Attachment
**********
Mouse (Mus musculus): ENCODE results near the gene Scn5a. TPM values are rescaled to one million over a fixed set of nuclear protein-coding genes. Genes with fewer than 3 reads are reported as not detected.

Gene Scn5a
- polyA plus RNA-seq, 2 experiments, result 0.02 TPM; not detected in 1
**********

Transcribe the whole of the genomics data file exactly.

Mouse (Mus musculus): ENCODE results near the gene Scn5a. TPM values are rescaled to one million over a fixed set of nuclear protein-coding genes. Genes with fewer than 3 reads are reported as not detected.

Gene Scn5a
- polyA plus RNA-seq, 2 experiments, result 0.02 TPM; not detected in 1